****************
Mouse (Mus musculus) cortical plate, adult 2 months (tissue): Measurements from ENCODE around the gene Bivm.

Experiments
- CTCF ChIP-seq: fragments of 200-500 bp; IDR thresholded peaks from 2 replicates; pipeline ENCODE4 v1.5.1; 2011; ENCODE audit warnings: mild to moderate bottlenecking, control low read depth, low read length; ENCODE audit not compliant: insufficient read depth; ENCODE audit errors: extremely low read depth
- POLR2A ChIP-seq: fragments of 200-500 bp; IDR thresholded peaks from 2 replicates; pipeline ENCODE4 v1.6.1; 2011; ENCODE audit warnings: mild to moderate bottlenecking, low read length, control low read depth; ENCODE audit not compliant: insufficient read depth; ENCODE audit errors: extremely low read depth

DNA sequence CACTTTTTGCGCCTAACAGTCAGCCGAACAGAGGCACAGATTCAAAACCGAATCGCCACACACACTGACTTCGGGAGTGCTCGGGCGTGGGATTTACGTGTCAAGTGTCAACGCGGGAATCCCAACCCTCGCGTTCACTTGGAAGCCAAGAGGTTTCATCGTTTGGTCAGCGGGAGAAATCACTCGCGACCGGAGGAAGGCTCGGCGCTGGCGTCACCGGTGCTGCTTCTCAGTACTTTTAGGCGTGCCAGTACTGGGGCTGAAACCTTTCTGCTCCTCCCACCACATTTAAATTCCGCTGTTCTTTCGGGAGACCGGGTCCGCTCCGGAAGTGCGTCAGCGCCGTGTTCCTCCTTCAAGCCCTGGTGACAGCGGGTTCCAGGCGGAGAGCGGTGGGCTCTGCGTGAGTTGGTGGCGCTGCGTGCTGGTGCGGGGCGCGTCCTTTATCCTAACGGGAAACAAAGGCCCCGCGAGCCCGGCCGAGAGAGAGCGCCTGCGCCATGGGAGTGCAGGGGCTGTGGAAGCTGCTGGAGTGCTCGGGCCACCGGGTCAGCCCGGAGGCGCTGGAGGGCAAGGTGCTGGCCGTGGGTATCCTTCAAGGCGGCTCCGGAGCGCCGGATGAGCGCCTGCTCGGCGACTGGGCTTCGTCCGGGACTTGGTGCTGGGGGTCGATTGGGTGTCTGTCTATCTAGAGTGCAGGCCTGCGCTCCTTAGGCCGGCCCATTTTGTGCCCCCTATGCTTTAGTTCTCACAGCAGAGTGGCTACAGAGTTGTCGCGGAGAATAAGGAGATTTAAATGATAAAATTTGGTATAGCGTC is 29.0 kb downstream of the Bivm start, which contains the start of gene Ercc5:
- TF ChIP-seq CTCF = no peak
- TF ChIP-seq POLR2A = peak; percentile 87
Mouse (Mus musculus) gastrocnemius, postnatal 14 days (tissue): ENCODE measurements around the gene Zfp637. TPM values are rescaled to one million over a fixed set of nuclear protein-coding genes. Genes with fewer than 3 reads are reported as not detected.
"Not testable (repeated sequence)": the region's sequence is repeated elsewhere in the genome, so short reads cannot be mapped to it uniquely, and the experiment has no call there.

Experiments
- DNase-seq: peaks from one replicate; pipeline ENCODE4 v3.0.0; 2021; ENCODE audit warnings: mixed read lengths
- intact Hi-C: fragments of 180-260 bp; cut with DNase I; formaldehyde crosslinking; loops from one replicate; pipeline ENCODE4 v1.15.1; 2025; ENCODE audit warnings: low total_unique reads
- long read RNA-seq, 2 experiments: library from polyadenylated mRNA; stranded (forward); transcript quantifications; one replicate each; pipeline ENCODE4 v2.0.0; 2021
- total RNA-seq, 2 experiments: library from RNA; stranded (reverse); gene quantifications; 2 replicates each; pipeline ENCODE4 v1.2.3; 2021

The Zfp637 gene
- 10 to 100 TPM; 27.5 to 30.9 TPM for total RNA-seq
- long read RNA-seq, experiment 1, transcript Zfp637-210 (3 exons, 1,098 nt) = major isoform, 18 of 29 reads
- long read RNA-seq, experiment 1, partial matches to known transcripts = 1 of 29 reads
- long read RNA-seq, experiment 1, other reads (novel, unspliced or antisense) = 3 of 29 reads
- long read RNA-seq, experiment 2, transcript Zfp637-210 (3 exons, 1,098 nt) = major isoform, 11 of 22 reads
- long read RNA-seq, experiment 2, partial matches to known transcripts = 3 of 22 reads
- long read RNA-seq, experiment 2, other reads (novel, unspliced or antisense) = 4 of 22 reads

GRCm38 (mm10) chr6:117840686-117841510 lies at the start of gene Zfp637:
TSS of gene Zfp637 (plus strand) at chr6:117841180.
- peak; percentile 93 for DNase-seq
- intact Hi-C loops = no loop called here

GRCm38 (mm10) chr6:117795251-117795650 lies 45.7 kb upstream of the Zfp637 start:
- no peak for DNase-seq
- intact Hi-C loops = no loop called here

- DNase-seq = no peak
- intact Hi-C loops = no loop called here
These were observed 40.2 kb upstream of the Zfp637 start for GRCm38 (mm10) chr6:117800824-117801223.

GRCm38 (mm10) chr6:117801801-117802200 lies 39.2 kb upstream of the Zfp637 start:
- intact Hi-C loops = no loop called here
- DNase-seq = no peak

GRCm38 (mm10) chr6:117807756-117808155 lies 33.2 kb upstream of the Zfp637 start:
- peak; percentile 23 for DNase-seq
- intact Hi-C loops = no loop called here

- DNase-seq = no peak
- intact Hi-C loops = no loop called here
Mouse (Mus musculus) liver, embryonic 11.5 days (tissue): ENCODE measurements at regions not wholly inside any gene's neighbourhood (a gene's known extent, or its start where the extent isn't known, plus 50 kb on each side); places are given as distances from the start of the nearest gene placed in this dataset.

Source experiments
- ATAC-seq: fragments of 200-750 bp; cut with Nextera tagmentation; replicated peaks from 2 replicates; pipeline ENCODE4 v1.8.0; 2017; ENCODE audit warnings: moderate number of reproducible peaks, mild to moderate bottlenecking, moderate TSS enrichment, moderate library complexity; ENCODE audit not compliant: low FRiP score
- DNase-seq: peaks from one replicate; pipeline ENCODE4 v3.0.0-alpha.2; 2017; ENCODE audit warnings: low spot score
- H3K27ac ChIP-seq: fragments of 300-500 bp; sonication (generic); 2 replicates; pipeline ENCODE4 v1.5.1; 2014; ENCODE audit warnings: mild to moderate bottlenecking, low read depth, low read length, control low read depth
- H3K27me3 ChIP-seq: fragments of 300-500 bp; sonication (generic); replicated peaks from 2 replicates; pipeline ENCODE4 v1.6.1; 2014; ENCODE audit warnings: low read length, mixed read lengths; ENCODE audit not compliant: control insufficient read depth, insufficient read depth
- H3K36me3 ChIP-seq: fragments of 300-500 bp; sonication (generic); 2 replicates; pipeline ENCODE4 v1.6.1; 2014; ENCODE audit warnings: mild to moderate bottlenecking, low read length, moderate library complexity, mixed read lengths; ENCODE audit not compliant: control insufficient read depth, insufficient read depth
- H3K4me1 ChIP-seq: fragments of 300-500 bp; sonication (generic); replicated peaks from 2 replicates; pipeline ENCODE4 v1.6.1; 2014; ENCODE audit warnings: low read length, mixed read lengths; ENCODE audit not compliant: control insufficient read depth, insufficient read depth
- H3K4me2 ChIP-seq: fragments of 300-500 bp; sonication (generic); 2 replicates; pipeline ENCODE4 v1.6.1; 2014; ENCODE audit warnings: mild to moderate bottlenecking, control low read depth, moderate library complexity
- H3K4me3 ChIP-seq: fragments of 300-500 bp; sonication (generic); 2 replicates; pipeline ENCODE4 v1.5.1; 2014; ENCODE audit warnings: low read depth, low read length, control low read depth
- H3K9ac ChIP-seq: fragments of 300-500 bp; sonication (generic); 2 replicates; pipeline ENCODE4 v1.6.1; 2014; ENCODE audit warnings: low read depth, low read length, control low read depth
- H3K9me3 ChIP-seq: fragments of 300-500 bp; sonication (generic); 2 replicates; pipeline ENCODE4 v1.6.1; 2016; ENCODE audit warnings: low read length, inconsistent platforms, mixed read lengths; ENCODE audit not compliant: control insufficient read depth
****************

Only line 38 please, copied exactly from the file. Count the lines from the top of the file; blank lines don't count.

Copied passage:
- intact Hi-C loops = no loop called here